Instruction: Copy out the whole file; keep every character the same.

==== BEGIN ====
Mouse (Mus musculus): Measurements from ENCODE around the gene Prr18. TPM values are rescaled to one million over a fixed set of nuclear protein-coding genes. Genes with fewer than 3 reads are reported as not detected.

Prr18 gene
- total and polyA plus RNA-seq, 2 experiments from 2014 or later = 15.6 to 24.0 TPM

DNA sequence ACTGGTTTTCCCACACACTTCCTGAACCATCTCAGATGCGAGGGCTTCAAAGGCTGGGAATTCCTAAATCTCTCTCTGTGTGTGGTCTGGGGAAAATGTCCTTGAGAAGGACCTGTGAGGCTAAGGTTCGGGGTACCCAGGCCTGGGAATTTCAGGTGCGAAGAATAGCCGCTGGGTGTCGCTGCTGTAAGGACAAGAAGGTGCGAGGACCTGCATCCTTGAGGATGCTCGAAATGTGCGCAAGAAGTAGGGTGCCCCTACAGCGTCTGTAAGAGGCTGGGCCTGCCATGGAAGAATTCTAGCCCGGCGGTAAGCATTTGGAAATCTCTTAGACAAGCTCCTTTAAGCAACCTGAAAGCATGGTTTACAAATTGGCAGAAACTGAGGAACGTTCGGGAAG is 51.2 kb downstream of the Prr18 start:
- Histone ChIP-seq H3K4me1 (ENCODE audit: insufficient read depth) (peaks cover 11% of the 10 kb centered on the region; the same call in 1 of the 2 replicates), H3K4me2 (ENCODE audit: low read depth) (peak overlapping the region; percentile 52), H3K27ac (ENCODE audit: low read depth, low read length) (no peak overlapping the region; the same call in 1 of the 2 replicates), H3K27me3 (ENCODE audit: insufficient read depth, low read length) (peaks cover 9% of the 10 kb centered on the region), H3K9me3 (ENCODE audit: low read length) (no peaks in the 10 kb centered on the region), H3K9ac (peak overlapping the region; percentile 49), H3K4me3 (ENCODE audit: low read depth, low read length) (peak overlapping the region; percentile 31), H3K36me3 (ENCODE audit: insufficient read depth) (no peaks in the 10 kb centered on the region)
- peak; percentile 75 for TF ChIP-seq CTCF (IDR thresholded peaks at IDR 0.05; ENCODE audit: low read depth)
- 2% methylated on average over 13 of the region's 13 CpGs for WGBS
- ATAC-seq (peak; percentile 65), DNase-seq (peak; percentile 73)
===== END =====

Mouse (Mus musculus): Measurements from ENCODE around the gene Prr18. TPM values are rescaled to one million over a fixed set of nuclear protein-coding genes. Genes with fewer than 3 reads are reported as not detected.

Prr18 gene
- total and polyA plus RNA-seq, 2 experiments from 2014 or later = 15.6 to 24.0 TPM

DNA sequence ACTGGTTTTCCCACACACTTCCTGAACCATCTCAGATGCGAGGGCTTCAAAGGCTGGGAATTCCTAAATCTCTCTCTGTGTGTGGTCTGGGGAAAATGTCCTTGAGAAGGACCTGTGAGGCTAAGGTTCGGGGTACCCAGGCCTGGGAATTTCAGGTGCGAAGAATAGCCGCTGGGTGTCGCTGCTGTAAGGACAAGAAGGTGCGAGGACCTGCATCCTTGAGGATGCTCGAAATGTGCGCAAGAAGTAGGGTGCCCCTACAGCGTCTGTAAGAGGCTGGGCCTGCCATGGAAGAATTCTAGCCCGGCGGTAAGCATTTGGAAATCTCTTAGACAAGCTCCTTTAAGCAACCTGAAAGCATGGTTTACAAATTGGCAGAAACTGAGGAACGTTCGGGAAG is 51.2 kb downstream of the Prr18 start:
- Histone ChIP-seq H3K4me1 (ENCODE audit: insufficient read depth) (peaks cover 11% of the 10 kb centered on the region; the same call in 1 of the 2 replicates), H3K4me2 (ENCODE audit: low read depth) (peak overlapping the region; percentile 52), H3K27ac (ENCODE audit: low read depth, low read length) (no peak overlapping the region; the same call in 1 of the 2 replicates), H3K27me3 (ENCODE audit: insufficient read depth, low read length) (peaks cover 9% of the 10 kb centered on the region), H3K9me3 (ENCODE audit: low read length) (no peaks in the 10 kb centered on the region), H3K9ac (peak overlapping the region; percentile 49), H3K4me3 (ENCODE audit: low read depth, low read length) (peak overlapping the region; percentile 31), H3K36me3 (ENCODE audit: insufficient read depth) (no peaks in the 10 kb centered on the region)
- peak; percentile 75 for TF ChIP-seq CTCF (IDR thresholded peaks at IDR 0.05; ENCODE audit: low read depth)
- 2% methylated on average over 13 of the region's 13 CpGs for WGBS
- ATAC-seq (peak; percentile 65), DNase-seq (peak; percentile 73)